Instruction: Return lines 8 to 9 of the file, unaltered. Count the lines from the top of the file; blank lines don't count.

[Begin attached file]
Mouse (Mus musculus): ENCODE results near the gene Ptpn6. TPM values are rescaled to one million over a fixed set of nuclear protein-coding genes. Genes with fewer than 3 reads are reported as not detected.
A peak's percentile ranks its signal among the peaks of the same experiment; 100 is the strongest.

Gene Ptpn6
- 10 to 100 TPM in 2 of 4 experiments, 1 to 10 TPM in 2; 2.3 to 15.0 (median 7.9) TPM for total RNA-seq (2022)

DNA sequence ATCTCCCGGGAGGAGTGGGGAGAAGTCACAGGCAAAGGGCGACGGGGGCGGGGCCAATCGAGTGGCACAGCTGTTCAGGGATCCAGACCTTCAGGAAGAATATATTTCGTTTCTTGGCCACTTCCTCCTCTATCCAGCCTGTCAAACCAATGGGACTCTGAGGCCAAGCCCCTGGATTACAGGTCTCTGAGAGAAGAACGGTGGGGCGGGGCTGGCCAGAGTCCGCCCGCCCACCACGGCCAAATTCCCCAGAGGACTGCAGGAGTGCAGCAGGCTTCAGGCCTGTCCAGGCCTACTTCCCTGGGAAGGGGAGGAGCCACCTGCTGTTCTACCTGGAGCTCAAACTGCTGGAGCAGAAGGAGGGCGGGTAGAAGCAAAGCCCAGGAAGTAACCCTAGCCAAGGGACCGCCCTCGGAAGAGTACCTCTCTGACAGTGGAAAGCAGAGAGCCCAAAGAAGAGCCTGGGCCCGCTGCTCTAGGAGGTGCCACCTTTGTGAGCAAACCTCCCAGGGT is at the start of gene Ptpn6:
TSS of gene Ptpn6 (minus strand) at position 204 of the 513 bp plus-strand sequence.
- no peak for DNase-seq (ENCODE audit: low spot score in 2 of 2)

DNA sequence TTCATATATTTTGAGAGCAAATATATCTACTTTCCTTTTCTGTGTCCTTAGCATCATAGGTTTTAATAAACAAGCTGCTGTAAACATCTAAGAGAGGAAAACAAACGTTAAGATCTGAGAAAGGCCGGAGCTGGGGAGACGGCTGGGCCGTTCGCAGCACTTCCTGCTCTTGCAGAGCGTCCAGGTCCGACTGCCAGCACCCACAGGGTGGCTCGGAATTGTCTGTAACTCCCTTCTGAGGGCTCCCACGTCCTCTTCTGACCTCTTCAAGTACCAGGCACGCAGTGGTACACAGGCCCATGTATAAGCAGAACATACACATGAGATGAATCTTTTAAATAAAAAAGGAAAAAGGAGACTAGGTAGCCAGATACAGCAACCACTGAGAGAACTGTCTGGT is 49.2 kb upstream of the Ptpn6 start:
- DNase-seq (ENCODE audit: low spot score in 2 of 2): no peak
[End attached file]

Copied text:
DNA sequence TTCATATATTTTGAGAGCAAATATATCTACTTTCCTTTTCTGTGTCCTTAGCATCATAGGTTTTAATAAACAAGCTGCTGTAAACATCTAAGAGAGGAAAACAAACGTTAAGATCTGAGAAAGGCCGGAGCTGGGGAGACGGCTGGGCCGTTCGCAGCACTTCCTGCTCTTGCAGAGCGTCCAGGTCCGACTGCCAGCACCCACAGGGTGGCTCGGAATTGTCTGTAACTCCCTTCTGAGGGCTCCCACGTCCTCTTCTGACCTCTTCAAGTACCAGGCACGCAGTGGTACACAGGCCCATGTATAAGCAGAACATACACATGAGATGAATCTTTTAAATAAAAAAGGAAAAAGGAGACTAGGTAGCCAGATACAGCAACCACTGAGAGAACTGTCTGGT is 49.2 kb upstream of the Ptpn6 start:
- DNase-seq (ENCODE audit: low spot score in 2 of 2): no peak